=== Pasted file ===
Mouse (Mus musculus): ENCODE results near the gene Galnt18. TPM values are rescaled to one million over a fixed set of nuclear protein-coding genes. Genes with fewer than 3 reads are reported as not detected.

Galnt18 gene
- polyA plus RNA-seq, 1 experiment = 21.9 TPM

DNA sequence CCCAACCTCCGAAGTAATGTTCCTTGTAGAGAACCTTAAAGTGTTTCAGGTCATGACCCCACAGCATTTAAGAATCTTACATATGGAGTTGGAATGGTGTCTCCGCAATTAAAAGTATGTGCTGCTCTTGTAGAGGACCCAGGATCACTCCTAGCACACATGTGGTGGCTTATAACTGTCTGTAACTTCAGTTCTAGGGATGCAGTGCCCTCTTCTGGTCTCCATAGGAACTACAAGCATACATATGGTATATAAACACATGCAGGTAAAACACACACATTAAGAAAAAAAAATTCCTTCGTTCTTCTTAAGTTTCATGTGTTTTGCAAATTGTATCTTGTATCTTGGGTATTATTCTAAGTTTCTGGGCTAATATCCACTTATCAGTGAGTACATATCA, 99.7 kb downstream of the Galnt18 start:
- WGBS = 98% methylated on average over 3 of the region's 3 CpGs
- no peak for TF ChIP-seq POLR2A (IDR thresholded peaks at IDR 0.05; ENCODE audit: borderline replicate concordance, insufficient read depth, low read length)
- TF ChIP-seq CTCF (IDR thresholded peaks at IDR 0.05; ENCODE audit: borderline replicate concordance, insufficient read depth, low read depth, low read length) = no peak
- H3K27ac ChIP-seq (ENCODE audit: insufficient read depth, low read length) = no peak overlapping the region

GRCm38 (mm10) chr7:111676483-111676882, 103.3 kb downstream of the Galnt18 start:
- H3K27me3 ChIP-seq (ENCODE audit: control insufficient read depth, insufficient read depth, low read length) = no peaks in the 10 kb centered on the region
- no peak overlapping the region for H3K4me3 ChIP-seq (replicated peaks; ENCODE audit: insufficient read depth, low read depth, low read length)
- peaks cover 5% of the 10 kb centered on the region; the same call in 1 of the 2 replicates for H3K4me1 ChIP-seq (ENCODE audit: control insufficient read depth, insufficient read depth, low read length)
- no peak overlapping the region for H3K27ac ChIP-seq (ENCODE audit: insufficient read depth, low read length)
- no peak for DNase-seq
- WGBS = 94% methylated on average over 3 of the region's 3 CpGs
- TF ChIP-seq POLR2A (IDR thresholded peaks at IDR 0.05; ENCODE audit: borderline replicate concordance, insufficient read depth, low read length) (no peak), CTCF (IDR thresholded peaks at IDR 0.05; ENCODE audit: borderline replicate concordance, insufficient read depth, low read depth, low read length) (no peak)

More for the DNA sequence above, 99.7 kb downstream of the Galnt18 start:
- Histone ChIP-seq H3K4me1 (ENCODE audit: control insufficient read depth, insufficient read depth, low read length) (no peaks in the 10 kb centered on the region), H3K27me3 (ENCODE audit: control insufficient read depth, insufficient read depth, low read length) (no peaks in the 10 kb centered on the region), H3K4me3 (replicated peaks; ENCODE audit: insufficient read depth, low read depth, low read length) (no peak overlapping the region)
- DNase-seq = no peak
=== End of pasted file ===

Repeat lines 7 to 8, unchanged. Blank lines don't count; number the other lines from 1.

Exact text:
- TF ChIP-seq CTCF (IDR thresholded peaks at IDR 0.05; ENCODE audit: borderline replicate concordance, insufficient read depth, low read depth, low read length) = no peak
- H3K27ac ChIP-seq (ENCODE audit: insufficient read depth, low read length) = no peak overlapping the region